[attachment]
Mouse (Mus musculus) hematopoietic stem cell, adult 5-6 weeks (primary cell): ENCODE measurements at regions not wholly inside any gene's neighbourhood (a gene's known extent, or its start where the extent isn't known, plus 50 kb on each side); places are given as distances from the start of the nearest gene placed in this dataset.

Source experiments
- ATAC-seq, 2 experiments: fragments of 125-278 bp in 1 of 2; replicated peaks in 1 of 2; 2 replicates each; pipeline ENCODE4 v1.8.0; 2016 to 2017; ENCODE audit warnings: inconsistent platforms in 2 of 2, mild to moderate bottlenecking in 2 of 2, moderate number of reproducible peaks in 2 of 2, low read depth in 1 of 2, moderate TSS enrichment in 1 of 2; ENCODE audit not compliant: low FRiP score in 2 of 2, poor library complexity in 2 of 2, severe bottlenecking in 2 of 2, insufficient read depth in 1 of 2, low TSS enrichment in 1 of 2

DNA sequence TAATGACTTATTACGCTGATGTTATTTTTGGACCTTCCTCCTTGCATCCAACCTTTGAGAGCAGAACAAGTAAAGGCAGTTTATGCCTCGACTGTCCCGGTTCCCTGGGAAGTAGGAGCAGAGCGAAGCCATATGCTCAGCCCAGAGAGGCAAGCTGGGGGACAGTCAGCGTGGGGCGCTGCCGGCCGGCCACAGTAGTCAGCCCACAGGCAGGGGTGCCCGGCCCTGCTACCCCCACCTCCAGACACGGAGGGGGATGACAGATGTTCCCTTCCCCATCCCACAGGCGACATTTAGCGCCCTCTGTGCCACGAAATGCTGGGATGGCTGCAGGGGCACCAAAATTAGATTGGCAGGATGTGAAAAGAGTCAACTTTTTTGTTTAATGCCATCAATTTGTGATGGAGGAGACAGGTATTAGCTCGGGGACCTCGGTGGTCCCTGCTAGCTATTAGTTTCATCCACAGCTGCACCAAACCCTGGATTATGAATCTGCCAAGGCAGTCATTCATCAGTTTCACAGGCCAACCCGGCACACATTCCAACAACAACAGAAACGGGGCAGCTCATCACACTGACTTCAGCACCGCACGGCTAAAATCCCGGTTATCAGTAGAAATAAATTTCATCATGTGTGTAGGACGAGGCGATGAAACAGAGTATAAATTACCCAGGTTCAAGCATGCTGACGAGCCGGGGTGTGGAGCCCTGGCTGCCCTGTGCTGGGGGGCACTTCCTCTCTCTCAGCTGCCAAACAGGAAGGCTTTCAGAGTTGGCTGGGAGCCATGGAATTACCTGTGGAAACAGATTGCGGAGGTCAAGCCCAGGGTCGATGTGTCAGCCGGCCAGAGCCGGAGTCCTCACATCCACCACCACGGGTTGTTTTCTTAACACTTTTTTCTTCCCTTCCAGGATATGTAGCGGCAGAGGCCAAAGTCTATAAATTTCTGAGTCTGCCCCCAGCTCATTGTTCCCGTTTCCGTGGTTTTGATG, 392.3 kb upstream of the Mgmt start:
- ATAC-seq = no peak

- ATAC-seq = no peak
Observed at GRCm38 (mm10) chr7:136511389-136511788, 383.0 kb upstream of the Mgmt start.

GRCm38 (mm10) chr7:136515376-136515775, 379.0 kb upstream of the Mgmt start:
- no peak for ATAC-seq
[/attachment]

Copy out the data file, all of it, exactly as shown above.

Mouse (Mus musculus) hematopoietic stem cell, adult 5-6 weeks (primary cell): ENCODE measurements at regions not wholly inside any gene's neighbourhood (a gene's known extent, or its start where the extent isn't known, plus 50 kb on each side); places are given as distances from the start of the nearest gene placed in this dataset.

Source experiments
- ATAC-seq, 2 experiments: fragments of 125-278 bp in 1 of 2; replicated peaks in 1 of 2; 2 replicates each; pipeline ENCODE4 v1.8.0; 2016 to 2017; ENCODE audit warnings: inconsistent platforms in 2 of 2, mild to moderate bottlenecking in 2 of 2, moderate number of reproducible peaks in 2 of 2, low read depth in 1 of 2, moderate TSS enrichment in 1 of 2; ENCODE audit not compliant: low FRiP score in 2 of 2, poor library complexity in 2 of 2, severe bottlenecking in 2 of 2, insufficient read depth in 1 of 2, low TSS enrichment in 1 of 2

DNA sequence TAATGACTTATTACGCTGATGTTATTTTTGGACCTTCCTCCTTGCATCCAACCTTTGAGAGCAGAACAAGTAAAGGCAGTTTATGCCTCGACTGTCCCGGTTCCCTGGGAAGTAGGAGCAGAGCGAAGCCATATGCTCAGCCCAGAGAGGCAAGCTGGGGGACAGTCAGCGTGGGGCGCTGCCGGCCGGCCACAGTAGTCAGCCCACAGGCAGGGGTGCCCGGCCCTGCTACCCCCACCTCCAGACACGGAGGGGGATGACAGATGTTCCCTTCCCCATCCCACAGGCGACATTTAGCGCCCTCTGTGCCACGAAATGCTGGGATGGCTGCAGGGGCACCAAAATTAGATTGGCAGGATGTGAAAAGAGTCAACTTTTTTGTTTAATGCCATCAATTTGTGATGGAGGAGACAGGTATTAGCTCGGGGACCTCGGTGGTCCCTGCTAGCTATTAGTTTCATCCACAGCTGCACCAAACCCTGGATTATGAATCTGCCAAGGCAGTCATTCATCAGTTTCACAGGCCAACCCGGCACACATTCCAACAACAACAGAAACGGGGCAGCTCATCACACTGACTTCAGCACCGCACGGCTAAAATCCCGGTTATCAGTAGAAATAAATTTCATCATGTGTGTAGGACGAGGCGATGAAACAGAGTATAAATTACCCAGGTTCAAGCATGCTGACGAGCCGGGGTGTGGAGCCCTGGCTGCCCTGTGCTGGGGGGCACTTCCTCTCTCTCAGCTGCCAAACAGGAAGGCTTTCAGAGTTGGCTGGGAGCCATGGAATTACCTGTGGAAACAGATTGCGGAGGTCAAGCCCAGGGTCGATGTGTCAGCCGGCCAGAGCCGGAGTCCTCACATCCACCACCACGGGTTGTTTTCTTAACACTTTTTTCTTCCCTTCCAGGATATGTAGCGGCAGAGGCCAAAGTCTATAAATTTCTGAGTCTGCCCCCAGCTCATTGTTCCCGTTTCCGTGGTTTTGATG, 392.3 kb upstream of the Mgmt start:
- ATAC-seq = no peak

- ATAC-seq = no peak
Observed at GRCm38 (mm10) chr7:136511389-136511788, 383.0 kb upstream of the Mgmt start.

GRCm38 (mm10) chr7:136515376-136515775, 379.0 kb upstream of the Mgmt start:
- no peak for ATAC-seq